Python open() Function — An 80/20 Guide By Example

Python’s built-in open() function opens a file and returns a file object. The only non-optional argument is a filename as a string of the file to be opened. You can use the file object to access the file content. For example, file_obj.readlines() reads all lines of such a file object.

Here’s a minimal example of how the open() function

f_obj = open('code.py')
print(f_obj.readlines())

Assuming you store this code snippet in a file called 'code.py', it opens itself and stores its contents in a list of string. This is the output of the code:

["f_obj = open('code.py')\n", 'print(f_obj.readlines())\n']

Python open() Video

Python open() Syntax

open(file, mode='r', buffering=-1, encoding=None, errors=None, newline=None, closefd=True, opener=None)
ArgumentfileString. The name of the file to be opened.
modeOptional string. Mode in which to open the file (see below).
bufferingOptional integer. Buffering policy: set 0 in binary mode to switch buffering off or 1 in text mode to select line buffering. Any integer > 1 indicates the byte size of a fixed-size chunk buffer.
encodingOptional string. Name of encoding to decode or encode the file (text mode only).
errorsOptional string. Defines handling of encoding and decoding errors (see Error Handlers).
newlineOptional string. How universal newlines mode works. Possible values: None, '', '\n', '\r', and '\r\n'.
closefdOptional boolean. Default True. If False and file descriptor rather than filename given as first argument, the file descriptor will be kept open when file is closed.
openerOptional opener. A custom opener defined as callable returning file descriptor. File object is then obtained by calling opener(file, flags).
Return Valuefile_objectAn object exposing the corresponding file resource with methods such as read() or write().

You can use the following file modes:

ModeMeaning
'r'Reading
'w'Writing + overwriting if file exists
'x'Exclusive creation. Fails if file exists
'a'Writing + appending if file exists
'b'Binary mode
't'Text mode
'+'Updating (reading and writing)

Example: How to Open a File and Read all Lines?

Let’s go over the different file modes and ways to use the Python open() function—in a highly random but, hopefully, educational manner.

You’ve already seen the most basic way to use the open() function:

f_obj = open('code.py')
print(f_obj.readlines())

This opens the file 'code.py' and reads all lines from the file. Per default, the file opens in read-only mode. So, the following call with the specifier 'r' is semantically identical:

f_obj = open('code.py', mode='r')
print(f_obj.readlines())

As it’s a positional argument, the following call is also identical:

f_obj = open('code.py', 'r')
print(f_obj.readlines())

The output of these three variants is the same—assuming the code is stored in a file 'code.py':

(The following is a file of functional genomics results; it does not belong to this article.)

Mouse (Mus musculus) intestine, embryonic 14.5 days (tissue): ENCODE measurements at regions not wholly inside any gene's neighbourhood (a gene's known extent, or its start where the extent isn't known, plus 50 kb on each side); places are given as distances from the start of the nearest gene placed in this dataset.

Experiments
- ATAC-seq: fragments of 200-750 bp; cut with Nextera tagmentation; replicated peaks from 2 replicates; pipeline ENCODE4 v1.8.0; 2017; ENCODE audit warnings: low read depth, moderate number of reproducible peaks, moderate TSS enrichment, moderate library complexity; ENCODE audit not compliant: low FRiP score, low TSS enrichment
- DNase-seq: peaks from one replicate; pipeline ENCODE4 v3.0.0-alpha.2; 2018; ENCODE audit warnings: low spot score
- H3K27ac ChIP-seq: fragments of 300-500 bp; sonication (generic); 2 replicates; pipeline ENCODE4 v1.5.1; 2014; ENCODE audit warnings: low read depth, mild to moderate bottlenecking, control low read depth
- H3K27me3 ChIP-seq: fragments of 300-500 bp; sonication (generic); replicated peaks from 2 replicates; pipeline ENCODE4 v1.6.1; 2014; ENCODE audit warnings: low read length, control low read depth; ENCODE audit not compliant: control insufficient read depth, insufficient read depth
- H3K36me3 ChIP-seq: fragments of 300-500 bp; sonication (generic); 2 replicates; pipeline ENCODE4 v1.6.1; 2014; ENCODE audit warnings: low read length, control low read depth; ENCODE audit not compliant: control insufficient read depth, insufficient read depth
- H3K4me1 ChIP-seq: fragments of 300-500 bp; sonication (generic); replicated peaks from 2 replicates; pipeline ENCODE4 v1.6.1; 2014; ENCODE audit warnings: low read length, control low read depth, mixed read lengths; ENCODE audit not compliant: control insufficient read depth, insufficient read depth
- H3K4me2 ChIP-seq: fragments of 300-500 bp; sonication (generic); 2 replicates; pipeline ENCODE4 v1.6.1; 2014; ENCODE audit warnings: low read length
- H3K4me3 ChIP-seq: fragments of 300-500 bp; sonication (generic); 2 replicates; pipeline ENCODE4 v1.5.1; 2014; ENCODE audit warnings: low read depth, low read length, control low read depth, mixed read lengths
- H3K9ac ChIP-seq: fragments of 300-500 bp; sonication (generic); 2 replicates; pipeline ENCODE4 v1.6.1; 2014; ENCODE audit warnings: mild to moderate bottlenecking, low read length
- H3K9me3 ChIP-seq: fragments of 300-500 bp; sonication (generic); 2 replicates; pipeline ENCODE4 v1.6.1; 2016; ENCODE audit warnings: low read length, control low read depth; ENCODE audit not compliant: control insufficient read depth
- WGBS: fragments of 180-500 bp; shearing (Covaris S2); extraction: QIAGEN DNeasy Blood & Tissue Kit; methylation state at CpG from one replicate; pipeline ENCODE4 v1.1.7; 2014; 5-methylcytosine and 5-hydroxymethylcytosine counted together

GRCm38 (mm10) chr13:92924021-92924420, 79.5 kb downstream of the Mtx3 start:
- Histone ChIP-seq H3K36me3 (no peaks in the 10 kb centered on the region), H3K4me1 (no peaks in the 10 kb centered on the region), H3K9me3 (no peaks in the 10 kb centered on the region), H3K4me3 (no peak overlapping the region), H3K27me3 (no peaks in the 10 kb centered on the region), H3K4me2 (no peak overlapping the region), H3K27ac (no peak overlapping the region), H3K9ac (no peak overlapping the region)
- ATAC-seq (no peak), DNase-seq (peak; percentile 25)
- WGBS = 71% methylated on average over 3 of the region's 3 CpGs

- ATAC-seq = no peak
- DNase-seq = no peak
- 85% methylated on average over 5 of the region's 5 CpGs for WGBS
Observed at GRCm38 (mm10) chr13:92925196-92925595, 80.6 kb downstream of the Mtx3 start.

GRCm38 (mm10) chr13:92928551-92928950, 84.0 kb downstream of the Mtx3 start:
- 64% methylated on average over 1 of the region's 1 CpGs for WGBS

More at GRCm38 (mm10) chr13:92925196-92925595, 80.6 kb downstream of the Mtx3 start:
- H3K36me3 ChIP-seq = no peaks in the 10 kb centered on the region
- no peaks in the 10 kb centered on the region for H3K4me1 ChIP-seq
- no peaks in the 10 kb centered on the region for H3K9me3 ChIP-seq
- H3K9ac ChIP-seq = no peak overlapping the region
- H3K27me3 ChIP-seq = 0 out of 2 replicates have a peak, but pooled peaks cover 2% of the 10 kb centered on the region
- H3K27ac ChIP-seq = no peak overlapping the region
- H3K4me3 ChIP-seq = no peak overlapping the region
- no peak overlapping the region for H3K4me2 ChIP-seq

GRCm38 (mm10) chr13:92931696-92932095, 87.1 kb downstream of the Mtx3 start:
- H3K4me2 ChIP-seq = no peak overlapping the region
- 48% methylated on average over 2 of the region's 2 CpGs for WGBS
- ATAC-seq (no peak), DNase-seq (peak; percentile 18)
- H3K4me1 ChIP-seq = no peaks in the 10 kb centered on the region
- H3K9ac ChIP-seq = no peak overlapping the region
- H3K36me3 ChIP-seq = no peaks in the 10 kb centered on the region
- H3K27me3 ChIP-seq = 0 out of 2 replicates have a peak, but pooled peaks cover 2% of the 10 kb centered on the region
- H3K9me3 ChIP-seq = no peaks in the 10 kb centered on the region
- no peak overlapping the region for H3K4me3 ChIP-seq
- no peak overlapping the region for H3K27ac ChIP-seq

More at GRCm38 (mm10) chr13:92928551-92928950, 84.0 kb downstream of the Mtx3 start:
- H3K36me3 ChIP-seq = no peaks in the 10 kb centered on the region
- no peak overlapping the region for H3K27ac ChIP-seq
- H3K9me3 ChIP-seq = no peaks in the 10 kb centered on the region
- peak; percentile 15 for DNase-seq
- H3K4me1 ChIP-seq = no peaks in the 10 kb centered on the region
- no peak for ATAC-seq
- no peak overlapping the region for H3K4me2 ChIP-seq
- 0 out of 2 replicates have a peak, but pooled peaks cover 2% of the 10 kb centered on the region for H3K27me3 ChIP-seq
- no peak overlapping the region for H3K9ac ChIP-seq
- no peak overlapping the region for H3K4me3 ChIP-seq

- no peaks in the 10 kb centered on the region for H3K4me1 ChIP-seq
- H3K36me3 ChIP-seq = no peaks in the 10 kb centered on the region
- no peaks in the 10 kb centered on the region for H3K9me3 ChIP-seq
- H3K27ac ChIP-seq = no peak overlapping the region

["f_obj = open('code.py', 'r')\n", 'print(f_obj.readlines())\n']

Example: How to Open a File and Write a String?

You can open a file in write mode using the open(filename, 'w') function call in 'w' writing mode. This creates the file with filename—or overwrites the file if it already exists. By calling f_obj.write(string) on the newly-created file object, you can write an arbitrary string into the file. Now, please don’t forget to close the file using f_obj.close() because only then you can be sure that the written string is actually flushed into the file!

Here’s the code:

f_obj = open('text.dat', 'w')
f_obj.write('hello world')
f_obj.close()

The code creates a new file 'text.dat' and writes the string into it. The resulting file looks like this:

ATTENTION: If you had previously created this file, opening the file in 'w' writing mode overwrites all existing content! ALL CONTENT CAN BE LOST!

Instead, you may want to prefer the append mode when opening your file:

Example: How to Open a File and Append a String?

You can open a file in append mode using the open(filename, 'a') function call. This creates the file with filename. By calling f_obj.write(string) on the newly-created file object, you can write an arbitrary string into the file. If the file already exists, it simply appends the string to the end of the file. Again, don’t forget to close the file using f_obj.close() because only then you can be sure that the written string is actually flushed into the file!

Here’s the code:

f_obj = open('text.dat', 'a')
f_obj.write('\nhi universe')
f_obj.close()

The code appends the string '\nhi universe' to the content already written to 'text.dat' (see previous example). The resulting file looks like this:

Note the newline character '\n' that now appears as a newline in the editor. You need to explicitly define the newline character if you want to append content in a new line at the end of an existing file.

If the file doesn’t exist yet, the append mode works just as the writing mode.

Summary

Python’s built-in open() function opens a file and returns a file object. The only non-optional argument is a filename as a string of the file to be opened. You can use the file object to access the file content. For example, file_obj.readlines() reads all lines of such a file object.

Here’s a minimal example of how the open() function

f_obj = open('code.py')
print(f_obj.readlines())

Want to keep improving your Python skills? Check out our free Python cheat sheets:

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